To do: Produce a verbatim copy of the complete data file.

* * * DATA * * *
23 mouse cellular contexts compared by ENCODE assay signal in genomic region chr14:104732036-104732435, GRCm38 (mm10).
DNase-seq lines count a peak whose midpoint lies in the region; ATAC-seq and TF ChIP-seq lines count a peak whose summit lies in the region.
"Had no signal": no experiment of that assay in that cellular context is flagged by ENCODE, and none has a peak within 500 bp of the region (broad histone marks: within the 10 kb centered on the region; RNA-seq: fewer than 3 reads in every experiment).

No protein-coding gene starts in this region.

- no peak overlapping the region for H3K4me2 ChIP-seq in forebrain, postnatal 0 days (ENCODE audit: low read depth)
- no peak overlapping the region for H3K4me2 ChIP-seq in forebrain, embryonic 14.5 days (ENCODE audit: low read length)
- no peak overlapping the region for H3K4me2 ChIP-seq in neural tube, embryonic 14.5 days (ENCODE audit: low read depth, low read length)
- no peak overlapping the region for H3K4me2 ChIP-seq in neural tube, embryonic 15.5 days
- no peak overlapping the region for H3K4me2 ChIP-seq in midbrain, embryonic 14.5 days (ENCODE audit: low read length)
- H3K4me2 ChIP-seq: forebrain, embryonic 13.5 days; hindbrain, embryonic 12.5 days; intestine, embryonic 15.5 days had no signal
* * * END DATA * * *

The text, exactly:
23 mouse cellular contexts compared by ENCODE assay signal in genomic region chr14:104732036-104732435, GRCm38 (mm10).
DNase-seq lines count a peak whose midpoint lies in the region; ATAC-seq and TF ChIP-seq lines count a peak whose summit lies in the region.
"Had no signal": no experiment of that assay in that cellular context is flagged by ENCODE, and none has a peak within 500 bp of the region (broad histone marks: within the 10 kb centered on the region; RNA-seq: fewer than 3 reads in every experiment).

No protein-coding gene starts in this region.

- no peak overlapping the region for H3K4me2 ChIP-seq in forebrain, postnatal 0 days (ENCODE audit: low read depth)
- no peak overlapping the region for H3K4me2 ChIP-seq in forebrain, embryonic 14.5 days (ENCODE audit: low read length)
- no peak overlapping the region for H3K4me2 ChIP-seq in neural tube, embryonic 14.5 days (ENCODE audit: low read depth, low read length)
- no peak overlapping the region for H3K4me2 ChIP-seq in neural tube, embryonic 15.5 days
- no peak overlapping the region for H3K4me2 ChIP-seq in midbrain, embryonic 14.5 days (ENCODE audit: low read length)
- H3K4me2 ChIP-seq: forebrain, embryonic 13.5 days; hindbrain, embryonic 12.5 days; intestine, embryonic 15.5 days had no signal